Category The Bad: Barcelona in August

10 Reasons to hate Barcelona in August

Landed in Barcelona for your August getaway? 
One piece of advice, get out!

Why? Let me count the (10) ways I hate Barcelona in August;

  1. Heat and humidity, and what it does to people. August is the hottest month of the year, so most sensible people will leave the city and head for some coastal resort with a soothing sea breeze. Those staying behind, do so at their own peril.
  2. Clerks and waiters in heat. People tend to get irate in the heat, and none less so than those bitter and resentful for being made to work in August. You will meet plenty of these poor souls when trying to order a beer or when doing some necessary shopping.
  3. Joggers in the streets. What are you thinking you masochistic lunatic?!
  4. Closed for vacation. Trying to find anything slightly out of the ordinary in August, and you’ll spend half-a-day running from closed signs to closed signs
  5. Corte Inglés. In desperation you end up in Corte Inglés trying to find that slightly out of the ordinary thing, which they eventually will not have, and you waste another hour going up and down escalators becoming increasingly agitated because people in Barcelona are oblivious to the concept “walk on the left, stand on the right”!
  6. People who are oblivious to the concept of “walk on the left, stand on the right”!
  7. Overfilled subway, bus, tram, beach, whatever! Barcelona fills up like a rush-hour subway car in Tokyo in August, and any kind of public transport can quickly turn into some kind of 21st century version of a Medieval torture chamber. The beach. I won’t even go there… No, seriously, don’t go there!
  8. Tourists. Let me get one thing straight, I am not among those locals (mainly because I am not one of them) who immediately puts on a sour face and loudly complains that the street is filled with individuals who are not 11th generation Catalan, when the summer hoards arrive. Yet I can’t help grumble each time I’m trying to find a seat at my favourite hang-outs, and they're either closed, so as not to deal with tourists, or they are filled with coconut smelling individuals who really should be somewhere else listening to Keisha.  Or, when a gang of half-naked Italians are sweating over the seats designated for the elderly and the handicapped on the bus.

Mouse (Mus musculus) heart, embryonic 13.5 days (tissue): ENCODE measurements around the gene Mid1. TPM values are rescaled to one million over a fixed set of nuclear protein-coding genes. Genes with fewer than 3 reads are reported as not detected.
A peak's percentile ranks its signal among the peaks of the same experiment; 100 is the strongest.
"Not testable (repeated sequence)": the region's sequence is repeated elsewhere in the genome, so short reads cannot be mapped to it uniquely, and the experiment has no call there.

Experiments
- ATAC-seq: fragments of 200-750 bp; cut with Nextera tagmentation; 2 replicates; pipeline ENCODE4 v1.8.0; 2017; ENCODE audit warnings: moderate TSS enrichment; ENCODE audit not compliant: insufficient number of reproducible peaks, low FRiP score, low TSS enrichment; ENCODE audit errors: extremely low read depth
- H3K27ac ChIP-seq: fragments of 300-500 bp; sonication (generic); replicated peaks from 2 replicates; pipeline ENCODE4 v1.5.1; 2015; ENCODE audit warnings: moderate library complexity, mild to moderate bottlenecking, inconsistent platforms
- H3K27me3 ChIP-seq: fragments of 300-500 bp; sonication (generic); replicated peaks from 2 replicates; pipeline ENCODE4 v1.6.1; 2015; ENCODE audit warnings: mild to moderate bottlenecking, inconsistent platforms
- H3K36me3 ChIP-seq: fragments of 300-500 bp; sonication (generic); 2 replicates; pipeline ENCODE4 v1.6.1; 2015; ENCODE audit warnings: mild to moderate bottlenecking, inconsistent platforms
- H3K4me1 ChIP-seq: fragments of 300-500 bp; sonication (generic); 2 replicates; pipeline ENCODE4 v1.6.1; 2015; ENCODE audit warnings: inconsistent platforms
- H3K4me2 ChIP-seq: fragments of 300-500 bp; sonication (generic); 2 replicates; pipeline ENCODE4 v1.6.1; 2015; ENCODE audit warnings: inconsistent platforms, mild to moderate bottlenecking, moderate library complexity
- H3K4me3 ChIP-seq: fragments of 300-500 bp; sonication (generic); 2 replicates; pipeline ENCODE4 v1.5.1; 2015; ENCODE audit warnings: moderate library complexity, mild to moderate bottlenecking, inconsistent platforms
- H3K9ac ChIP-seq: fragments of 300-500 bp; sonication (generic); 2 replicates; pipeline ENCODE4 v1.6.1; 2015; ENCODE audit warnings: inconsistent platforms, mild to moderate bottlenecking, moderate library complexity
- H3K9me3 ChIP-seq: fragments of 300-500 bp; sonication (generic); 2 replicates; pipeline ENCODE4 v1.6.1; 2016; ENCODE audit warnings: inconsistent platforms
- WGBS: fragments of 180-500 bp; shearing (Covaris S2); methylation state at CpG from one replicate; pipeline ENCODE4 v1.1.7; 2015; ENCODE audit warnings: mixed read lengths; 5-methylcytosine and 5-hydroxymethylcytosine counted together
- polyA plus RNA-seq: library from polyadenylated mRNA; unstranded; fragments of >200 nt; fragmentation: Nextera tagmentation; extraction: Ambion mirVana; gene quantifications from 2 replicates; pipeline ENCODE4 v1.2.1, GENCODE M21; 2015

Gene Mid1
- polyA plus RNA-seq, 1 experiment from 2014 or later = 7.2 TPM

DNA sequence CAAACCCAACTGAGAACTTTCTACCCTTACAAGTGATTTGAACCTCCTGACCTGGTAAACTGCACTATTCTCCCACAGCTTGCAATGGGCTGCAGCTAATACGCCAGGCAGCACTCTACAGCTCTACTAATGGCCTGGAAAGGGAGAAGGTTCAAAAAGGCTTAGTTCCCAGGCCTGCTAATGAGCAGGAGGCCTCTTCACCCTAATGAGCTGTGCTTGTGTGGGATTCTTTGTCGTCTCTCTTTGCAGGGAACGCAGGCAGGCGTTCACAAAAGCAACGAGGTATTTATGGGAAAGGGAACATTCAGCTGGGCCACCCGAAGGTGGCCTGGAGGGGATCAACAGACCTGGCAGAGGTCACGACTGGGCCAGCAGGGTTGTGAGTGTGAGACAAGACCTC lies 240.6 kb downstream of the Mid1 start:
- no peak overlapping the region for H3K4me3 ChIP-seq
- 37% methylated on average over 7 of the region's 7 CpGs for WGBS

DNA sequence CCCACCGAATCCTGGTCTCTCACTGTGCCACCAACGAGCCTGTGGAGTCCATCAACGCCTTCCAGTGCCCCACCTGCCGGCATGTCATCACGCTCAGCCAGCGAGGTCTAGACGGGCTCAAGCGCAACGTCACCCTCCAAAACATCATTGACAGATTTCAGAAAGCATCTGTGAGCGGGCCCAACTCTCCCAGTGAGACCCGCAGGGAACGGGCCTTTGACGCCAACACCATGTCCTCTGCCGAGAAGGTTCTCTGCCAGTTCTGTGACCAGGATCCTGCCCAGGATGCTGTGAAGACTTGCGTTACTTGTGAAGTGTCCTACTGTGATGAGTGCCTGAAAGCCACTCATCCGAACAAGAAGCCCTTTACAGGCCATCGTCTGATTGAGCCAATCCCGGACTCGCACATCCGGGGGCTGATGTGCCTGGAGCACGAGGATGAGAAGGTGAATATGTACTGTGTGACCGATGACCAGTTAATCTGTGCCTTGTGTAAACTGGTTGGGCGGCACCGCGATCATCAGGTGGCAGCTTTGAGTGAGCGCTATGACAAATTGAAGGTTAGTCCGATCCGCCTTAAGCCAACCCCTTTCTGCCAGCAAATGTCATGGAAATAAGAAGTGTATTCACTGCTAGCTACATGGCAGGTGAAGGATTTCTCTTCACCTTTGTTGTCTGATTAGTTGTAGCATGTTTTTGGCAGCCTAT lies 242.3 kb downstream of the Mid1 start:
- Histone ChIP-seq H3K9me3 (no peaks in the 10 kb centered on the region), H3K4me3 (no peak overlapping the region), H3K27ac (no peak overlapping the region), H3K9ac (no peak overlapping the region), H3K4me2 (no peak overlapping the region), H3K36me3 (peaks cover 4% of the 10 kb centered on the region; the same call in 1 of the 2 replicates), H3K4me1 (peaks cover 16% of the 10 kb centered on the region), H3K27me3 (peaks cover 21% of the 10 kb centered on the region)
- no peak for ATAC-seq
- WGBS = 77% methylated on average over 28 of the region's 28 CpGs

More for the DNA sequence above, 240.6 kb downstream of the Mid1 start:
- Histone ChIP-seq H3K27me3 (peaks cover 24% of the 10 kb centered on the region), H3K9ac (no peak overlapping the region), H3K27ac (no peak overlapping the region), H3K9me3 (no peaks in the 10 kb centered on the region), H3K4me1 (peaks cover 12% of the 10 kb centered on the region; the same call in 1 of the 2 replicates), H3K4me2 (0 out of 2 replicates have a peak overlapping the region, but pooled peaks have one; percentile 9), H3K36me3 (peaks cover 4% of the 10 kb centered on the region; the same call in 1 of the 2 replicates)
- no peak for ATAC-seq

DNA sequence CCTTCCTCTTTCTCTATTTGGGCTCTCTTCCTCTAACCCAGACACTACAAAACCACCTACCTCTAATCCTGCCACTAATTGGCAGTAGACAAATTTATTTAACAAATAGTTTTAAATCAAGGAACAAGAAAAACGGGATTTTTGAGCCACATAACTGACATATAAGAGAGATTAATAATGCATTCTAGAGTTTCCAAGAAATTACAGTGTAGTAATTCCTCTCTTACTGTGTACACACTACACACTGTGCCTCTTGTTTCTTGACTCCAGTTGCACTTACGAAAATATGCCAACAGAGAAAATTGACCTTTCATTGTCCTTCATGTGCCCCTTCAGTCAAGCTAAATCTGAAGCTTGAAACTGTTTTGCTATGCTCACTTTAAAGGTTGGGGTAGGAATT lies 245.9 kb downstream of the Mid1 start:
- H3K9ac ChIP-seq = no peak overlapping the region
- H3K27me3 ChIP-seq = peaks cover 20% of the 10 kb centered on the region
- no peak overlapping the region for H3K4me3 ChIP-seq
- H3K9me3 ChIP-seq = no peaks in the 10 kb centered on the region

9. “Tourists go home” signs. Yes, it is a nuisance with too many tourists at once and not all of them being on their best behavior, but running around posting those signs just make you look like a Xenophobic a-hole.
  10.  Parties everywhere. Go home! It’s getting late. I am old.

Friday, 12 August 2016

Category The Bad: The closing of BarcelonaReykjavik

Barcelona Reykjavik, bakery Barcelona

Sometimes things are just too good to last. The closing of eco-bakery BarcelonaReykjavik is a recent example, leaving Barcelona less rich in fiber and variation.

Before BarcelonaReykjavik, the city was a desert of white, bland bread. Personally, I was in excellent shape, back then, running for miles through the city trying to find a bread that was a slightly darker shade of white.

When BarcelonaReykjavik opened their first bakery in El Raval my aimless bread hunts through the city stopped and my relationship with ecologic “turgidum” and “dicoccum” began. Through the years I’ve always dropped in to get a potent dosis of carbs and rich tasting baked goods.

Their downfall? Prices, I guess. Bread heavy in content, fermentation time and weight (as you normally pay bread by the gram) tends to be costly and Catalans are (in)famously stingy and not always willing to accept that quality and manual labor have a cost.

Today, the bread “apartheid” of “white only” is a thing of the past, and most neighborhoods have the darker variety, but it is truly sad to lose the original!